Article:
The framers of our U.S. Constitution knew well how powerful words capture the hearts and minds of people. They knew from personal experience that information had to be free and accessible to all for any government to exist, as Abraham Lincoln later described it, “of the people, by the people, and for the people.” We are indeed blessed today by their wisdom in providing constitutional protection for freedom of speech within the First Amendment.
Certainly, there are limitations to the protection of free speech. For example, yelling “Fire!” in a crowded theater when no fire exists is not protected due to the risk of undue harm. False advertising is another example of unprotected speech. For the most part, however, we enjoy the freedom to speak our mind in the United States, unlike many other parts of the world.
This freedom is good in that it encourages the free exchange of information and ideas valuable for public benefit. Of course, that does not mean everything said or written is valuable, worthwhile, or even truthful. Freedom of speech places a heavy responsibility on us as hearers or consumers of information. We must be able to intelligently and effectively evaluate what we hear before we decide what to do about it, if anything. This is particularly difficult in our world of 24/7 news cycles and 20-second sound bites, where the total amount of known information is doubling every one to two years. How do we separate the valuable information from all the background noise?
This is where it gets tricky on a personal level. We can decide to simply turn it off and only receive information we specifically request, which many choose to do in this age of information overload. The danger in this approach is that we become less aware, less informed and less capable of negotiating complex issues within our rapidly changing environment. The more difficult, but ultimately more beneficial option, is to intelligently filter and evaluate all information that we can reasonably digest.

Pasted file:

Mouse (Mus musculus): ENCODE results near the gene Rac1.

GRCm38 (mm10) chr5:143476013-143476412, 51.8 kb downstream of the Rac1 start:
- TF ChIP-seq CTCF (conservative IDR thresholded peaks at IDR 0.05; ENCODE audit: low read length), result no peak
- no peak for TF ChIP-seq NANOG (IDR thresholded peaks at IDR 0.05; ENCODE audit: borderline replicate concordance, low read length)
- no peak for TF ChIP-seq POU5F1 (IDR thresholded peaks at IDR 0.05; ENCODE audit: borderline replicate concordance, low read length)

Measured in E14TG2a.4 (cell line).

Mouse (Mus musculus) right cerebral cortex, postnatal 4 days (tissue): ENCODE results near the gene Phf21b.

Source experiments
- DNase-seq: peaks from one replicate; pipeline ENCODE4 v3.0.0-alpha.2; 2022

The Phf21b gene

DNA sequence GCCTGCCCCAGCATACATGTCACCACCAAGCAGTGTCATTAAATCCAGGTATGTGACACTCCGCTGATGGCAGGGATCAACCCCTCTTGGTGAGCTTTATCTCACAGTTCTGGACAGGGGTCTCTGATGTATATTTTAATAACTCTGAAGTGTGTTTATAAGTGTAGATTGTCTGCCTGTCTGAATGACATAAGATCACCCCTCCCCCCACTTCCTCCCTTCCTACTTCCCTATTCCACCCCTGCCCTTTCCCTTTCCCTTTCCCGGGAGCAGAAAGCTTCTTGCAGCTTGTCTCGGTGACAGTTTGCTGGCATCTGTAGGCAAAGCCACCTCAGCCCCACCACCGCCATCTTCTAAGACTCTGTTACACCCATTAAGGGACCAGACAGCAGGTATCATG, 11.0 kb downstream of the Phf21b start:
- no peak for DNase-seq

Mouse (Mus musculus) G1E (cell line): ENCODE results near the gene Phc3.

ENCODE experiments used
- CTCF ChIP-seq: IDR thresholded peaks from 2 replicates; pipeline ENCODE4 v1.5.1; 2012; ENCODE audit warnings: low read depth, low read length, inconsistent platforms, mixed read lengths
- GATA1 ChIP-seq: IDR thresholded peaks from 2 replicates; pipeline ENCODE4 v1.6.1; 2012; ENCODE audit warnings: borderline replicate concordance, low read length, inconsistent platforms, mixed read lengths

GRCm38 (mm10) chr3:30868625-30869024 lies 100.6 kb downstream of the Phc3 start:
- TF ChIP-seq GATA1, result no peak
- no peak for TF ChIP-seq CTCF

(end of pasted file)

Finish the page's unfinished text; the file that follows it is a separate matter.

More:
Nowhere is this more evident than on a university campus, a clearinghouse of ideas and diverse opinions. Yes, that sometimes means that nuggets of truth are interspersed with a lot of nonsense. For that reason, think of the university as a proving ground for ideas, where the best ones survive the scrutiny of critical public review. In that sense, we need to allow protected speech in order to sift out the very best ideas. It is a process never fully completed, an ongoing experiment in progress.
Yes, words are powerful, and ideas can be transformative. Thanks to our forefathers, we have the freedom to publicly speak and debate freely. If you want to learn more about our constitutional right of free speech, check out http://www.firstamendmentcenter.org/. Also, many students recently have asked me and other administrators about how we decide who can use our campus facilities. Our facilities use policy answers that question (Policy No. 121, Access to and Use of Campus Property and Facilities).